The teams have contrasting quarterback situations going into Saturday’s game.
RedHawks senior QB Gus Ragland passed for 357 yards and three TDs in the loss to Marshall while completing more than 54 percent of his passes for a 141.06 rating.
Senior Hayden Moore took the first snaps for UC, but freshman Desmond Ridder played most of the game, passing for 100 yards and rushing for another 63.
Fickell said he’ll decide how the Moore-Ridder rotation will play out against Miami by mid-week.
“We know we need both of them,” Fickell said. “Hayden’s done a lot of good things for us. I like the way he handled everything, that gives us the opportunity to do this.”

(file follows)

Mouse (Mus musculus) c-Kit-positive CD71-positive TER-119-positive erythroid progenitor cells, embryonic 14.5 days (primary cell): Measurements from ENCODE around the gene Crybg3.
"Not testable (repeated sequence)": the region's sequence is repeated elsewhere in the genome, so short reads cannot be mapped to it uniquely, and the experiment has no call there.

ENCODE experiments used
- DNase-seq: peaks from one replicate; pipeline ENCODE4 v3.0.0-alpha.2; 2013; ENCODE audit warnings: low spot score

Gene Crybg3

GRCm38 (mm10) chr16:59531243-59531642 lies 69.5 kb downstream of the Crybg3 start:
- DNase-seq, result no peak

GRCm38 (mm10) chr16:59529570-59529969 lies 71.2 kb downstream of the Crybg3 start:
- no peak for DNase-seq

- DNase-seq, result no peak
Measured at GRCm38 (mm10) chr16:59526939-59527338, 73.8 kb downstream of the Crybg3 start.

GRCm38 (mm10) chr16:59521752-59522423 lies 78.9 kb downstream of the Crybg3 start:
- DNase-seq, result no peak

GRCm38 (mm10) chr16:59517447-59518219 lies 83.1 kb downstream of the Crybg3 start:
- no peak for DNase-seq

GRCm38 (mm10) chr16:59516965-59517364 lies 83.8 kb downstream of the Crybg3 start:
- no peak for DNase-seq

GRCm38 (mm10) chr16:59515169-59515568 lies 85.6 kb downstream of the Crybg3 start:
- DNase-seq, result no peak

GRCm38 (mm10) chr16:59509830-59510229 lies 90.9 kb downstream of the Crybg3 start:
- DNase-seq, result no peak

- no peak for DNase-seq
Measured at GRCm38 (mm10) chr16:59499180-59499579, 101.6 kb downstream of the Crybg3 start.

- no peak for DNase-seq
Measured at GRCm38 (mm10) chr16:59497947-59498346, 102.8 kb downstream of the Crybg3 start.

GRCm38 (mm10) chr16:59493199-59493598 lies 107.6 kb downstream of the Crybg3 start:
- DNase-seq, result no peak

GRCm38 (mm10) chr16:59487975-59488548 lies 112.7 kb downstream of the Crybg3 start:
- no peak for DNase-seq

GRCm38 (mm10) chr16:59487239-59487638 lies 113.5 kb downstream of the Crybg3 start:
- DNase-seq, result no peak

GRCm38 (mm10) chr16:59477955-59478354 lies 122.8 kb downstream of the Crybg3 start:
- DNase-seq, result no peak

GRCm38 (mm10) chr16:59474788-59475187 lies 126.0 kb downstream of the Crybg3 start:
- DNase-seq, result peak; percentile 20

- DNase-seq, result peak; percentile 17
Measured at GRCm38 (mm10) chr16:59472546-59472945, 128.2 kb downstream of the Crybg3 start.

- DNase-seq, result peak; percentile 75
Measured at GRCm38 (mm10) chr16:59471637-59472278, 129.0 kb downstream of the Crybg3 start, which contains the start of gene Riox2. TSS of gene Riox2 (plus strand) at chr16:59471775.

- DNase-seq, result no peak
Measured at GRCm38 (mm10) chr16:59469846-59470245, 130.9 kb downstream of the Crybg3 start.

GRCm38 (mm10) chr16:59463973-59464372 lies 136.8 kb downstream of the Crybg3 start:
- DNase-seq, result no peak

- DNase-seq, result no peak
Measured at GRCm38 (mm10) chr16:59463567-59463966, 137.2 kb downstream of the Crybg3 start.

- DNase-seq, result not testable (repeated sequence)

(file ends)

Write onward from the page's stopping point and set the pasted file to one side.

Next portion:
The condition of Bearcats running back Michael Warren II, who rushed for 142 yards and three TDs in the win over UCLA, is something to watch this week. He briefly left the game with an injured right knee but did return and is expected to play on Saturday.
Ragland has passed for 4,116 yards and 42 touchdowns in his career at Miami, but it was his ill-advised pass with 1:07 left that was picked off by Bearcats’ cornerback Malik Clements, who returned it 14 yards for the winning score in last year’s loss.
The Moeller High product deflected questions this week about redemption.
“I think it’s a huge game because it’s our next opportunity to get a win,” Ragland said. “When you make it more than that, that’s where you run into trouble as a team.”